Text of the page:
Roddy McDowall returns as his own ape son. Armando (Ricardo Montalban) is back, too. This film follows from the more intense ending of the last. There's little humor, lots of social commentary, even a black guy, which allows for some reflection on race.
Conquest of the Planet of the Apes: 1972, directed by J. Lee Thompson.
The story starts 20 years after Escape, at which point apes have already gone from pets to slaves in the wake of the space virus that killed all the dogs and cats (no mention of the fate of pet fish, hamsters, and birds, though I presume they're dead, too). Caesar (now all grown up) is brought to town--though I don't think which city they're in is ever stated--by Armando to advertise the circus. The ape has a hard time seeing how humanity treats the apes, and when one ape is being beaten badly, Caesar yells at the police. Since he's not supposed to be able to talk, the police confront them. Caesar runs, but Armando goes to the police so as to try to avoid suspicion of Caesar being Cornelius and Zira's son. Caesar blends in with the rest of the apes, and is eventually bought by the mayor. Armando, meanwhile, dies in police custody after trying to deny that Caesar is intelligent. Caesar finds out, and his hatred for humanity increases.
Eventually, the mayor finds out that Caesar is the talking ape. He orders an execution, but his assistant MacDonald, who just happens to be black, balks at the idea--even after he learns that Caesar can talk. So MacDonald saves Caesar, who then gets out and organizes and ape revolution. They take over the city, and Caesar at first calls for ape rule and what sounds like brutality toward humanity. Then he steps back and says that they'll show mercy to the mayor and others. The city is burning.
Okay, a couple of things. First, that last scene is pretty weird. The apes have won the city, and they've got the mayor in their hands. The gorillas stand ready to execute him, and at first Caesar is going to give the order. But MacDonald tells him that this wasn't supposed to be how it was and he shouldn't be so violent. Then Caesar gives a rousing speech about taking over and ruling and making humans their servants. At the end, I expected all the gorillas to cheer, but everybody just stood there quietly for a moment. Then a few gorillas raised their weapons like they're going to kill the mayor, but the woman chimp speaks for the first time and says, "No." Caesar then tells everybody that they're going to be kinder than the humans have been to them. And the film ends.
Second, at one point MacDonald is talking to the (white) mayor about treating the apes like slaves. The mayor says, "All of us were slaves once, in one sense or another." And MacDonald doesn't so much reply--he's only the assistant, after all.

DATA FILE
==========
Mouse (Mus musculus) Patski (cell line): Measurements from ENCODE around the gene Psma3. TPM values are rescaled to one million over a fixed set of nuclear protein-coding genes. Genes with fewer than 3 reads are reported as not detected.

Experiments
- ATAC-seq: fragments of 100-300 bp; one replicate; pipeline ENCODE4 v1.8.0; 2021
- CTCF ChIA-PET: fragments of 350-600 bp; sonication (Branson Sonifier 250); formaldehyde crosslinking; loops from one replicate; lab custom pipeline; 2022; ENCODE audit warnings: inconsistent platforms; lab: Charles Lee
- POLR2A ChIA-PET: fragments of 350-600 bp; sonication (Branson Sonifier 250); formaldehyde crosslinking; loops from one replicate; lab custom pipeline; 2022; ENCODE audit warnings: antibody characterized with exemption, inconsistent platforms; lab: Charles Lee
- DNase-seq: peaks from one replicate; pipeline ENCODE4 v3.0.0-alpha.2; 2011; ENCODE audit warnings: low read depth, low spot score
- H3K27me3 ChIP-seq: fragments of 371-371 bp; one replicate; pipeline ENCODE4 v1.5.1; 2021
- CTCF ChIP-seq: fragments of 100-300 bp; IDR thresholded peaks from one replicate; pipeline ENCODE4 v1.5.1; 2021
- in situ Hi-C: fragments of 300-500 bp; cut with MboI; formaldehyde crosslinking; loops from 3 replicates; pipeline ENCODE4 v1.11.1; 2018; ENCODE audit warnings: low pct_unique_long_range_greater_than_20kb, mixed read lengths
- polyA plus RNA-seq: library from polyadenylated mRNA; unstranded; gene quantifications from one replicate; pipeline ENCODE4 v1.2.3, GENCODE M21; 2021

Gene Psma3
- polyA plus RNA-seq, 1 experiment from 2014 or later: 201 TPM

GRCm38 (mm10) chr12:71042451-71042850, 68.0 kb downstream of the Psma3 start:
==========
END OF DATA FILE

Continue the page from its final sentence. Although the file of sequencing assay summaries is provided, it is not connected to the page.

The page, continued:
There's a lot more ape behavior in this one, since there are a lot more apes that aren't so far removed from their current evolutionary form. Except for Caesar, they can't talk yet. So there's lots of grunting and arm waving; at the beginning, Armando even has to teach Caesar to walk more like an ape, using his shoulders more, so he fits in. Yet all the apes walk more upright than their wild forebears, and they've got hands that are more like human hands. And the female chimp talks at the end. Those are huge evolutionary changes in a single generation. So, now, let's deconstruct that notion.
Conquest is set in the 1990s, at which time humans have already been far into outer space. Things are different, especially when it comes to science. They've got suspended animation, which we learned in the first Apes movie. So why not advances in evolutionary biology: let's say that, upon adopting apes as pets, and discovering just how useful they were as servants/slaves, people started modifying them. A more upright posture would free the hands for more tasks. Following that, modify the fingers and thumb for better tactile use. But don't give them speech--they still know Zira and Cornelius's tale about the end of human civilization and fear talking apes. I actually think it makes more sense for the government to be afraid of talking apes if they'd set apes down a different evolutionary path already. They're afraid of their own creation. Why not?
I liked this movie a lot. There's an extended sequence in which we see the apes preparing themselves for revolution. They do apparently simple things in protest, like keep a lighter away from the lady who utters the quotation I put in the title of this post. Or polish a guy's sock instead of his shoe. Or dump over trash and start stomping on it. And in the background of all these acts of protest, Caesar watches, nodding his approval. Caesar goes from a guy being swept up in something to an underground guerrilla leader. It's pretty cool. I liked watching his struggle with the fact that he couldn't speak or he'd give himself away.